Diderot burst into criticism at Pushkin

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“His color is false, and the colors are too bright … but the Mother of God is indescribably beautiful, touching and full of love,” the famous Denis Diderot scolded and immediately admired Francois Boucher’s painting “Nativity” with these words. At the large-scale exhibition “Salons” of Diderot, which contains more than 200 works from various museums in Russia, the main thing is just the texts of the writer of the Enlightenment. It was then that art criticism was born as a genre. And what is important for Russian culture: Diderot’s articles were read by Catherine II and her entourage, who, guided by his advice, bought paintings from French salons, which now make up the “golden fund” of Russian museums.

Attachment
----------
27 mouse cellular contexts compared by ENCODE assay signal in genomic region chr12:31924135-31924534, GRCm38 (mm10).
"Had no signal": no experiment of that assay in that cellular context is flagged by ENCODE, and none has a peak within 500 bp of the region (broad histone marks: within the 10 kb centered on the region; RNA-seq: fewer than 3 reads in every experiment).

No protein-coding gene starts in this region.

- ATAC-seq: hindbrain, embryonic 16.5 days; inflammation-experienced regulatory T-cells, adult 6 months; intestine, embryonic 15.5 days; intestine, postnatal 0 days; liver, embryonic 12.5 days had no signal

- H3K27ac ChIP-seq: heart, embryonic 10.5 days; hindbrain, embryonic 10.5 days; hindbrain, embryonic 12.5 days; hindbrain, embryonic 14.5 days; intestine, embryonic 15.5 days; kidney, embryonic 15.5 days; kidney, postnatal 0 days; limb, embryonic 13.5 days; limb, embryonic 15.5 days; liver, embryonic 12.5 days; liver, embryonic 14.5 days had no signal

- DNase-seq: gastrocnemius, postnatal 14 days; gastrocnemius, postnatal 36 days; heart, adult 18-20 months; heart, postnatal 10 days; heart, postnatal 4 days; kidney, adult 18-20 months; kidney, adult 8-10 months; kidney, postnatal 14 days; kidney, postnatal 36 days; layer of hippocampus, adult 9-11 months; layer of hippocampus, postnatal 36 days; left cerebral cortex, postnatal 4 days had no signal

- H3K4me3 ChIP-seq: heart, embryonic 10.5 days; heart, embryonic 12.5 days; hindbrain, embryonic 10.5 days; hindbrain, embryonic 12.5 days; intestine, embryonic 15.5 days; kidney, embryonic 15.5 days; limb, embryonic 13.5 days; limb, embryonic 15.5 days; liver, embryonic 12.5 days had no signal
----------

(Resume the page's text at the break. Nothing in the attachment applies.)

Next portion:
The exhibition begins with sketches of the vernissages, which show how popular the Paris Salons were – exhibitions of the Royal Academy of Painting and Sculpture. The first of them took place in 1667 in the courtyard of the Palais-Royal Palace on the initiative of King Louis XIV and his “right hand” Jean-Baptiste Colbert. Each exhibition was vigorously discussed by secular society, but more and more orally. And in the middle of the 17th century, thanks to Denis Diderot, artistic discussions reached a different level. By the time he started writing about the Salons in Literary Correspondence magazine, exhibitions were already an important cultural and social phenomenon that were on the social agenda from the opening to the last day of the exhibition (and it began at the end of August and went on for more than a month) . Vernissages were held at several points in Paris, one of the main ones was the Louvre. Actually, thanks to these regular vernissages, the royal residence will eventually turn into a museum, which today holds the palm in terms of attendance in the world.